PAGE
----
He says it’s not just the survivors of the abuse in Ballarat who are hurting but also their families, and these secondary victims also need support. “The ripple effect isn’t a ripple effect in Ballarat. It’s an atomic bomb.”
The impact of the abuse was immense, with the diocese covering several thousands of square kilometres — all the way to the South Australian and NSW borders.
The church, certainly until the 80s, dominated a region that was strongly old-school Irish Catholic, but so vast was the abuse that it was as if the church used the pedophiles as pin cushions across western Victoria.
The pins were moved whenever word spread that the priest was a predator.
|Victoria State, Australia|
“When you address this from a bottom-line point of view and don’t incorporate the values, you end up with trying to limit liability, save money, which is what the Towards Healing and the Melbourne Response did,’’ he says.
“It was about those two things, limiting liability, saving face, giving people some money, sign off, don’t mention it. That’s what used to happen.”
Blenkiron would like to see a national redress scheme trialled in Ballarat, along the lines of one for returned servicemen with post-traumatic stress disorder.
“Everyone says it’s too hard. Keep people out of jail, keep people alive, save the community money, change the culture. It’s a simple message.”
Francis Sullivan is the chief executive of the Truth, Justice and Healing Council, which is co-ordinating the Catholic Church’s response to the royal commission.
He believes the church leadership is still struggling with the backlash and agrees there needs to be a national redress scheme and an independent umpire who investigates and determines what the compensation should be.
“The Catholic Church will pay its full weight just like every other institution that has to, but it needs to be administered independently because the days of the Catholic Church investigating itself are over,’’ he says.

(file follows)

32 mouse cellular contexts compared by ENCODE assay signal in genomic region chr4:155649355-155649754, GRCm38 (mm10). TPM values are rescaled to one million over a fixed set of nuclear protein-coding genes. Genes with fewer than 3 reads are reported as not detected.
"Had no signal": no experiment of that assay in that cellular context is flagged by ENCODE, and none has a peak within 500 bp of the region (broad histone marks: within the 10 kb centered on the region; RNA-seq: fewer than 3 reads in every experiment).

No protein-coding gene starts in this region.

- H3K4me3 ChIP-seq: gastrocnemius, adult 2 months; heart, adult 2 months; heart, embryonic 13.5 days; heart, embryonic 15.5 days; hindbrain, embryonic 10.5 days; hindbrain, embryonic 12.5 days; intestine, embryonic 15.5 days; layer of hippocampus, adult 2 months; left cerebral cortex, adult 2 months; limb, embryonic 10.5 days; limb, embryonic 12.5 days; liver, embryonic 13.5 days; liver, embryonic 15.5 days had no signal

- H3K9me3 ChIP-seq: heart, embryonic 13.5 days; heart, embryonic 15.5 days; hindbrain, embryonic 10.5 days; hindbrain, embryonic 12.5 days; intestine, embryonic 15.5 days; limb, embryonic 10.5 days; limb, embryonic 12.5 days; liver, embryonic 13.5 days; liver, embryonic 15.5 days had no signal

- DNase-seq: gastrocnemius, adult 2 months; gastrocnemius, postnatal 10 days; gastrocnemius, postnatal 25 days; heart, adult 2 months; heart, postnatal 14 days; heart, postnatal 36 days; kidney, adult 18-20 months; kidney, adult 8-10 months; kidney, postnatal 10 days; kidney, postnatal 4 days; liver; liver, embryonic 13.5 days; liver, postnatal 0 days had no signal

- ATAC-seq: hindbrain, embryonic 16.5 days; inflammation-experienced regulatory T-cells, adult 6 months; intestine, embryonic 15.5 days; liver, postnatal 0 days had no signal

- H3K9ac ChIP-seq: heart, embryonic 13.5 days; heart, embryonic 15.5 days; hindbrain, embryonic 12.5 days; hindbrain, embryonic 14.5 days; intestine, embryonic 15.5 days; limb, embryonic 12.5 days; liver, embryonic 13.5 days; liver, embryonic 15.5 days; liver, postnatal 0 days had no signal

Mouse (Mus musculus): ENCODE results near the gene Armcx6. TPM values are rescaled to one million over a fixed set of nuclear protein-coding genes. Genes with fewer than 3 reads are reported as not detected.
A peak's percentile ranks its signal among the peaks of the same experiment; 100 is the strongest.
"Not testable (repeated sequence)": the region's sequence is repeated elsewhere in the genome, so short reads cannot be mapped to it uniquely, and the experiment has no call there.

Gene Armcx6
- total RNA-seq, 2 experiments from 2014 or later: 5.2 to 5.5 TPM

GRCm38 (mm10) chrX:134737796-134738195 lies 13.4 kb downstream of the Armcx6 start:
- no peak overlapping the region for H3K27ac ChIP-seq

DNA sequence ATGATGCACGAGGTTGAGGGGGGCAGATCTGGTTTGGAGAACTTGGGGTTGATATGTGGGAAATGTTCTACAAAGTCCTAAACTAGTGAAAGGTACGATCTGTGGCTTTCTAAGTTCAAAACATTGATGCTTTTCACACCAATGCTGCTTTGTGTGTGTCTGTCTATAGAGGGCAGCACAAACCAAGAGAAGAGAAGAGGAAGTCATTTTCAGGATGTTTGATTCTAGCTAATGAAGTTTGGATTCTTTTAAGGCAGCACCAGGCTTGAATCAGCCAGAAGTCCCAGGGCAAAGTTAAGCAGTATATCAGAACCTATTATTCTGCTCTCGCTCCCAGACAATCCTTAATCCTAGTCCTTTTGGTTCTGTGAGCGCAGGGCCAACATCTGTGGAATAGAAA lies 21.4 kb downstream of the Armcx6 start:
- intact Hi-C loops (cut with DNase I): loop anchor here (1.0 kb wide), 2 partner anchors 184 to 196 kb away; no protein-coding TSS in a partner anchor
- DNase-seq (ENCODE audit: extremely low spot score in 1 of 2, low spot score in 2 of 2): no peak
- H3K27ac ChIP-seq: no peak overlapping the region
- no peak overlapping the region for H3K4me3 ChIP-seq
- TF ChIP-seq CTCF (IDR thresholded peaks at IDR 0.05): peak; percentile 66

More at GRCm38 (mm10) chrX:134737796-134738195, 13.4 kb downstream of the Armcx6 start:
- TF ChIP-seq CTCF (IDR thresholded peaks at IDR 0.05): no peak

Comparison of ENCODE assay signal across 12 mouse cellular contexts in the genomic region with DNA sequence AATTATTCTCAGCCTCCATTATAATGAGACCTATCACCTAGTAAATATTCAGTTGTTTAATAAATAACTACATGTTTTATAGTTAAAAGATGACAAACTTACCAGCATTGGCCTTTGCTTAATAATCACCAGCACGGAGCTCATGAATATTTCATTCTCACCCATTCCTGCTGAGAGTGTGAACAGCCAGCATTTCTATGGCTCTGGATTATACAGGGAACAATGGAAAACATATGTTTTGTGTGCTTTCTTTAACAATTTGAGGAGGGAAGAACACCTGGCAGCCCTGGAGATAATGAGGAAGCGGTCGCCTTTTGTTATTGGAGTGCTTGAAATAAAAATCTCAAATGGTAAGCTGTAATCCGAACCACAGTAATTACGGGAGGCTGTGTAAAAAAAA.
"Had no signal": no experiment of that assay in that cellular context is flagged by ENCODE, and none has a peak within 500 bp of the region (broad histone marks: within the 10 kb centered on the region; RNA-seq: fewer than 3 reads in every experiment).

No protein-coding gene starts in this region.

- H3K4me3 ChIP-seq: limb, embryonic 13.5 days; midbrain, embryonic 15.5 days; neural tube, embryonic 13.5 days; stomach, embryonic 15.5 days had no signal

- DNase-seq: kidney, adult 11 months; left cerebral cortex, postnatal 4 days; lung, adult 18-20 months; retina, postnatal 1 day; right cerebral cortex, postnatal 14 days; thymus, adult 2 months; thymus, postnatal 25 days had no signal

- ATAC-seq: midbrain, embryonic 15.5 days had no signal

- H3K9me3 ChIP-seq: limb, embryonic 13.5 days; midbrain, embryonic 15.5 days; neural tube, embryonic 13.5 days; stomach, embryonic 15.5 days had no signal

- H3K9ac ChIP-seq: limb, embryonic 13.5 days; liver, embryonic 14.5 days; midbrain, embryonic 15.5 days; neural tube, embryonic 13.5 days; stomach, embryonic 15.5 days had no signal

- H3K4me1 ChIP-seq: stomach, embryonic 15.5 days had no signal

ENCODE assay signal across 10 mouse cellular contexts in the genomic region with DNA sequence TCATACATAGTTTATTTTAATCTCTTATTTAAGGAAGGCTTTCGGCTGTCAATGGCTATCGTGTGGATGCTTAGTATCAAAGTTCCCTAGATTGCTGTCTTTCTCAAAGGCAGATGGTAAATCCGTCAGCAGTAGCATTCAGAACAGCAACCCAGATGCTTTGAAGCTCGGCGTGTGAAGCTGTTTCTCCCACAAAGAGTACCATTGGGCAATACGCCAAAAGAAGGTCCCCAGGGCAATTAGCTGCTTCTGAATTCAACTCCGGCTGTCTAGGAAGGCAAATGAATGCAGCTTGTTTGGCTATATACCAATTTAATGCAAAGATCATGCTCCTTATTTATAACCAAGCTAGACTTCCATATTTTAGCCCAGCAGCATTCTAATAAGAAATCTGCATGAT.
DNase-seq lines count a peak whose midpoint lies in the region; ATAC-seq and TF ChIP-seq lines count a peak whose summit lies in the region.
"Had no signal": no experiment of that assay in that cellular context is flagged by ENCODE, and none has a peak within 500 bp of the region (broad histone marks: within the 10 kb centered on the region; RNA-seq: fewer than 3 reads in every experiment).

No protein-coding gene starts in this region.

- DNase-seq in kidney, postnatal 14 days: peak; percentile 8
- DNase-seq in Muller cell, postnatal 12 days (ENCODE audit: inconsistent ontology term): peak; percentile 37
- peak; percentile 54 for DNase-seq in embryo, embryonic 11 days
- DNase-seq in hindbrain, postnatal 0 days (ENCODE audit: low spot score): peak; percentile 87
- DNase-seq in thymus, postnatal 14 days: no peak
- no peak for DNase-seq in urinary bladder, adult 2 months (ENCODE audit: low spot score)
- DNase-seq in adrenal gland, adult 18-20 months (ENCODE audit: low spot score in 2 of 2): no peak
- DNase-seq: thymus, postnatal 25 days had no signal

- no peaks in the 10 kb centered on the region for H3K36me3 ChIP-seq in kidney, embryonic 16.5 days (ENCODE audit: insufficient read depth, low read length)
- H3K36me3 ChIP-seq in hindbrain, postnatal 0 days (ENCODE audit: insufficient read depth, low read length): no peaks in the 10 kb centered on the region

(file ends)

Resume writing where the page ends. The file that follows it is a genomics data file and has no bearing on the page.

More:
“I think the magnitude of the anger and disenchantment, not only in the community but in the Catholic community, has surprised, if not shocked, some of the leaders.”
He thinks that even though the church put redress schemes in place years ago, that effort has not taken away the anger people have towards the church.
“Its history is shameful and confronting and I think the royal commission and the reactions that have happened both publicly and privately demonstrate that, and I think that’s been again a real … learning, awareness, awakening,’’ Sullivan says.
“I think the church leadership has also recognised that an overly legalistic and risk management type of approach that was adopted in the past is just not suitable for a church and that real commitment to survivors and their families is a lifelong pastoral commitment.”
Yet Sullivan’s views are not always embraced by the modern church leadership, which, despite the white noise, has worked assiduously to right some of the wrongs.
The Melbourne Response adopted in the Archdiocese of Melbourne at the behest of former archbishop George Pell — despite some flaws — has been judged by those who know as being generally generous and biased towards the victims.
Much of the criticism has come from the fact that the weight of suffering has been so profound that few victims could be expected to respond with thanks toward the church. Indeed, why would they?
For the next three weeks, the royal commission will attempt to unpick the disaster that has been the Ballarat diocese.
The scope of the first hearing into the diocese includes St Alipius Primary School, St Alipius Parish, St Patrick’s College and St Patrick’s Christian Brothers Boys’ Primary School. At each school offending occurred.